Under the shadow of a disintegrating economy, Greece has produced a handful of the most bizarrely disturbing films about highly dysfunctional families in recent years.
After Dogtooth, Attenberg and Alps, Miss Violence, co-written and directed by Alexander Avranas is the darkest of the bunch by some distance. Beginning as it means to go on, with Angeliki throwing herself off the balcony at her eleventh birthday, the ensuing investigation into what her family continues to insist was an accident is chillingly presented like the best of early Michael Haneke. (read my review here)
I spoke to Avranas about the film’s economic symbolism, the so-called ‘Greek New Wave’, his abstract way of shooting and how he went about directing children in this story of domestic abuse.
Vérité: The domestic abuse visited upon this family is in many ways symbolic of the economic abuse of a nation. How did you intend to get this across without ever directly referencing world events outside the apartment in the film?
Alexander Avranas: This story is based on real events and domestic abuse happening around the world. Just like with the economy, this a moral crisis. I wrote the film in 2011 when were in deep economic trouble in Greece. The Greek people knew exactly who to blame for this but never tried to come up with any solutions or do anything about it and that’s an idea I wanted to explore with this film.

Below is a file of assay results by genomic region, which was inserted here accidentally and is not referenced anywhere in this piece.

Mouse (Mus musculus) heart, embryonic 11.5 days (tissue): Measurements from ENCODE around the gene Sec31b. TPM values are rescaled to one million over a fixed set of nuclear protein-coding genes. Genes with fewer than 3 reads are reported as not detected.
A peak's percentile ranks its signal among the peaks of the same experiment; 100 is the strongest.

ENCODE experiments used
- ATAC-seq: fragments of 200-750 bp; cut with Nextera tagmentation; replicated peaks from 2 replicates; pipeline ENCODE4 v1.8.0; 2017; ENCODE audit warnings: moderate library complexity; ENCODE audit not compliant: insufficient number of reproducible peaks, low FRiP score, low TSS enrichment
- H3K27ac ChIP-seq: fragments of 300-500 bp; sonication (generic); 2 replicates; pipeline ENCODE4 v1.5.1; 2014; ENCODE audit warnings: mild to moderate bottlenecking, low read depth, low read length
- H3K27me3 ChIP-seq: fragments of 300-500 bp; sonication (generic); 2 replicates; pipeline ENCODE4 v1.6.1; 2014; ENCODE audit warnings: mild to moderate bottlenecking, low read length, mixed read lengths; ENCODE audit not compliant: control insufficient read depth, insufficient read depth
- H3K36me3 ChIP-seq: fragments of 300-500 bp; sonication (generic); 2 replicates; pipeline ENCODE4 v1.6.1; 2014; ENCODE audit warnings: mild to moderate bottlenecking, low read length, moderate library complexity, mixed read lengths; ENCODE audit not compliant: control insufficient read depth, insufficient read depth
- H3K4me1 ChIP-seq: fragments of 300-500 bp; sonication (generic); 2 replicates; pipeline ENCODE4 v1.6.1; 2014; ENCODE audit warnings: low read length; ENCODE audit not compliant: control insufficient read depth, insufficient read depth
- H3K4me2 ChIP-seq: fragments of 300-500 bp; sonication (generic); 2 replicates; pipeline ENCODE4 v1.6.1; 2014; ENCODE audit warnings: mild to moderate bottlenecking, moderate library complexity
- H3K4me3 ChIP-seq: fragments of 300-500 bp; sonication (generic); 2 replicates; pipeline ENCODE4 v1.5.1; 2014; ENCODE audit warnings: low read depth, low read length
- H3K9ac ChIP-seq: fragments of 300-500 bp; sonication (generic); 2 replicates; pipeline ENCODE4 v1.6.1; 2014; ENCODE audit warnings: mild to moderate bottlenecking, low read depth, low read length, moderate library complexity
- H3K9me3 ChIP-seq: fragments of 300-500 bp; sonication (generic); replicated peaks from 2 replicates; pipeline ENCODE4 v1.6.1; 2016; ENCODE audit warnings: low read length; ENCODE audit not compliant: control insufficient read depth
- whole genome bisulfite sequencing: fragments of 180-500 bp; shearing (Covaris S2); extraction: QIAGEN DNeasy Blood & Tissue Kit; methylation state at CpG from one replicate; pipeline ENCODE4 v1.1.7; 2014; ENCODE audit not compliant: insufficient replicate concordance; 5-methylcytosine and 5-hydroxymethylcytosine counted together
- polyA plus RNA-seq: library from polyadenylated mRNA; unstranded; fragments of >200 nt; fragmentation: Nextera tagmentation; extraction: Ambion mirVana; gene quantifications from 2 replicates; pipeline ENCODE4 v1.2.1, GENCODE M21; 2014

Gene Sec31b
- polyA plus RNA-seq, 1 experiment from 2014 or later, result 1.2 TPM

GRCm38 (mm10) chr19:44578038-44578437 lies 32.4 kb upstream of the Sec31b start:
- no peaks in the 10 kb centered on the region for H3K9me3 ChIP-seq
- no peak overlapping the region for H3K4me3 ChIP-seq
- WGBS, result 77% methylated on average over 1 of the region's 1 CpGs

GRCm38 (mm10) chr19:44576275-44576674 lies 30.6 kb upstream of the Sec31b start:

Why do think these films coming out of Greece, Dogtooth, Attenberg, Alps and now Miss Violence all revolve around highly dysfunctional families?
All these filmmakers are taking a position on our current society and the family is the best way to talk about this in abstract and symbolic ways because family itself is like a small society. Also family has as much control as ever these days in Greece because people aren’t so culturally educated.
What do you think about the way the press lumps all these films together as a ‘Greek New Wave?’
I don’t believe there is a ‘wave’ and I don’t care for labels, but they all have the feeling of being Greek tragedies. None of the filmmakrs have personal connections like the Nouvelle Vague who were friends with very specific political and philosophical concerns.
But have we come to a tipping point with Greek cinema of this sort, where we’re now expecting films which are bizarre, highly mannered, twisted and dark? I can’t help but feel I’d have been even more shocked by it if I hadn’t already seen the other films we’re talking about.
Doghtooth and Alps are very symbolic and Miss Violence is very realistic. My film has a much more emotional approach and the language and acting styles of those films are also totally different. The only thing they have in common is the darkness because they all in some way reflect reality, and the reality of Greece right now is far from beautiful.
Talk about the film’s close compositional emphasis on bodies and why you often cut the heads off of your actors in the frame.
I was the camera operater on this film so in a way that has something to do with wanting to be close to my actors, and I also wanted to tell the truth… but only part of it, because this family can’t deal with the whole truth. It’s right in front of their eyes the whole time but they don’t want to see it and I wanted to express this by how we see the characters.
I was constantly aware of my being like a voyeur watching this and the feeling that the father was always watching everybody.